i would tell that pre-elder to revisit these questions once he is home after serving an honorable mission. as long as he continues to put his faith and trust in the Lord, everything will work out okay. i suspect he will gain experience in trusting in the Lord as he serves. i would tell him that there's no magic amount of time to be with someone before feeling confident that the two of you can make it work. there are instances of people knowing each other for perhaps only weeks or days before deciding to get married and their marriages have turned out to stand the test of time and the world. however, there have been plenty of people who felt they needed to be with their significant other for a certain period of time in order to make sure they really "knew" them first. perhaps after several years they finally decided to marry, yet sadly it did not last. it's important to listen to the Lord and seek His help, but also to keep in mind that every person still has his or her agency to make choices. (that's in response to one of the comments i saw on the original blog)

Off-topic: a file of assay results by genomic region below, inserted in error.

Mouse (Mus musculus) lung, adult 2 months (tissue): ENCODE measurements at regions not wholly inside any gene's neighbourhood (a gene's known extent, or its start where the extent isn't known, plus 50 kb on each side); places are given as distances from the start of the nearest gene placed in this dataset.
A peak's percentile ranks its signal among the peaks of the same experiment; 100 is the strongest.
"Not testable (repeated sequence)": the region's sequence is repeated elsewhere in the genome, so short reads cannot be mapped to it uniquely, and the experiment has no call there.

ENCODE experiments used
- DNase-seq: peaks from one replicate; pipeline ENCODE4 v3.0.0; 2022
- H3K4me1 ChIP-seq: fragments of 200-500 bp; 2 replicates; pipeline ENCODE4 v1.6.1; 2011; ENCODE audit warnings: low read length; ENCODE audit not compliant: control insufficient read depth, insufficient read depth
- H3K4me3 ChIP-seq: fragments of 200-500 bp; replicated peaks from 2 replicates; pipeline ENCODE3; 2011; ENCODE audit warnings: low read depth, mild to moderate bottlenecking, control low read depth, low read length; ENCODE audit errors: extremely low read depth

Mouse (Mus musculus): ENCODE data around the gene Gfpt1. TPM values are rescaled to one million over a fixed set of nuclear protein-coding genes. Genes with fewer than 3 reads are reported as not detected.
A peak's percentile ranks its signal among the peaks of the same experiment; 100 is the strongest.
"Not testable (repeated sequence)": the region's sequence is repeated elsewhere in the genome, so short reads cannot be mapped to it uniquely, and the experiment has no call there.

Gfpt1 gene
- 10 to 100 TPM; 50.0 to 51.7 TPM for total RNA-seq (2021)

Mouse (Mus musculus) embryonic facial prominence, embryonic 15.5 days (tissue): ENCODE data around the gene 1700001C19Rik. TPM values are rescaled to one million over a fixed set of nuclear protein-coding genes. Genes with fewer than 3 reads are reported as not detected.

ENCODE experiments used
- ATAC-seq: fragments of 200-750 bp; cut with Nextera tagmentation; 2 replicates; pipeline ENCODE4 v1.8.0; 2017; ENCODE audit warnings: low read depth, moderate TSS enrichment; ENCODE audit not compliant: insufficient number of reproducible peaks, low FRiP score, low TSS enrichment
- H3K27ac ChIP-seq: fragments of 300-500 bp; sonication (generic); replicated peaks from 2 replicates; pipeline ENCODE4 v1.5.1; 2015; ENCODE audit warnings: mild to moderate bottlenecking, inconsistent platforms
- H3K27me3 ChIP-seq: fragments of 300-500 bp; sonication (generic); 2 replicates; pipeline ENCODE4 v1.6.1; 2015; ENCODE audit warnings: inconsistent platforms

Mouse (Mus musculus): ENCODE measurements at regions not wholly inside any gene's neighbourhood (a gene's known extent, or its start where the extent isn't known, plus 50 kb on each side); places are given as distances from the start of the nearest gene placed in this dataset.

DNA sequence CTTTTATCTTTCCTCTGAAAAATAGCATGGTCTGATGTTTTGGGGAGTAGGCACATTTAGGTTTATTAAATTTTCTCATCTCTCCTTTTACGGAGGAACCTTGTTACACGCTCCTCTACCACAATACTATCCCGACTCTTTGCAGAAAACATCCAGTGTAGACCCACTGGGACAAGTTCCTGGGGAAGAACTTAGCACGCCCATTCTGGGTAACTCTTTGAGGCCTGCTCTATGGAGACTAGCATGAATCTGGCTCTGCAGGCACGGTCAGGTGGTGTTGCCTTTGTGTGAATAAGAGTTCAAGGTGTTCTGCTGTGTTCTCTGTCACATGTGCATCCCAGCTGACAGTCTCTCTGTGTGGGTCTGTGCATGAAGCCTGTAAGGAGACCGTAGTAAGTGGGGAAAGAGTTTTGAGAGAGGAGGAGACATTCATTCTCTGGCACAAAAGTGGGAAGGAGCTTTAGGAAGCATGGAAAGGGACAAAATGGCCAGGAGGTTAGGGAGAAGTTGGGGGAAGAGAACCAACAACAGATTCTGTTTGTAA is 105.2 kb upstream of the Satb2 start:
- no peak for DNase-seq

2. I would also agree that marriage is a choice. And its a great choice at that. Although I haven't been married long (12 days and counting). I feel like marriage and choice to love will change me into the person God intended me to be. Marriage and the choice to marry requires us to exercise many Christ-like attributes (i.e. faith, hope, charity, patience, forgiveness, humility). These attributes are things that missionaries should work on their entire missions, but probably won't be fully developed until you find someone that you can be perfectly honest with about your hopes, fears, dreams and weaknesses. And إن شاء الله that same person will be willing to share those same things with you and help you as you make adjustments. Companions may or may not do that for you, but when you've decided to make someone your best friend you is willing to help you work through your weakness and point out your strengths, then you are truly blessed.